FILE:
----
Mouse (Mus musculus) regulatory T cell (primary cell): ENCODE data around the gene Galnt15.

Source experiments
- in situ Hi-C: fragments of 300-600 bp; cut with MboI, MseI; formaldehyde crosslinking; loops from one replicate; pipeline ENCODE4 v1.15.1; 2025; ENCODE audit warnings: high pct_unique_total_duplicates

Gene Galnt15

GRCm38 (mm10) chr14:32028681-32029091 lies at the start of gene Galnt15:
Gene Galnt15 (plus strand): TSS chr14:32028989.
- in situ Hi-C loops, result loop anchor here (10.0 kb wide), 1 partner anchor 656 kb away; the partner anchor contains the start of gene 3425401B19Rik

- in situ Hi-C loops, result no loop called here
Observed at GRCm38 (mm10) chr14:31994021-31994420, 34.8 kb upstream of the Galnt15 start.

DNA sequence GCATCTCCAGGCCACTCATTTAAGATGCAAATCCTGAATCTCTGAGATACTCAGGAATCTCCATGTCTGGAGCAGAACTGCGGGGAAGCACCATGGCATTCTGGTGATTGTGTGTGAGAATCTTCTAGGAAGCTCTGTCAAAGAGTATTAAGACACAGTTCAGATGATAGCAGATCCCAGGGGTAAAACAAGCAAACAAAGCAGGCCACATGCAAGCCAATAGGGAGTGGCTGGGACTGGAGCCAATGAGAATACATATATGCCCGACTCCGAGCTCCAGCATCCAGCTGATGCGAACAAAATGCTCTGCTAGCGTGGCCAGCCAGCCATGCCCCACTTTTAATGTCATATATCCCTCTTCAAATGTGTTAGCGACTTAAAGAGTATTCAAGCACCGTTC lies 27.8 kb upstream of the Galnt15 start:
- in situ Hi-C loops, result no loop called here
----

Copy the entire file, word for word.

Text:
Mouse (Mus musculus) regulatory T cell (primary cell): ENCODE data around the gene Galnt15.

Source experiments
- in situ Hi-C: fragments of 300-600 bp; cut with MboI, MseI; formaldehyde crosslinking; loops from one replicate; pipeline ENCODE4 v1.15.1; 2025; ENCODE audit warnings: high pct_unique_total_duplicates

Gene Galnt15

GRCm38 (mm10) chr14:32028681-32029091 lies at the start of gene Galnt15:
Gene Galnt15 (plus strand): TSS chr14:32028989.
- in situ Hi-C loops, result loop anchor here (10.0 kb wide), 1 partner anchor 656 kb away; the partner anchor contains the start of gene 3425401B19Rik

- in situ Hi-C loops, result no loop called here
Observed at GRCm38 (mm10) chr14:31994021-31994420, 34.8 kb upstream of the Galnt15 start.

DNA sequence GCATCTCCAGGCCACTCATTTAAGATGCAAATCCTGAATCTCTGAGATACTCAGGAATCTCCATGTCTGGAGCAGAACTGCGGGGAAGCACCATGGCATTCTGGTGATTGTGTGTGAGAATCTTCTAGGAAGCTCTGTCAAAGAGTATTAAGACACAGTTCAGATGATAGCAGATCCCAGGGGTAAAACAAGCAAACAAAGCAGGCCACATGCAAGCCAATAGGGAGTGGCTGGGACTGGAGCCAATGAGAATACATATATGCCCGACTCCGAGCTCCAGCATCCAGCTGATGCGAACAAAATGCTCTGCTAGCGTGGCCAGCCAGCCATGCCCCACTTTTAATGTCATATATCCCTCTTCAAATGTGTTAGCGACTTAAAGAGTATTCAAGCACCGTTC lies 27.8 kb upstream of the Galnt15 start:
- in situ Hi-C loops, result no loop called here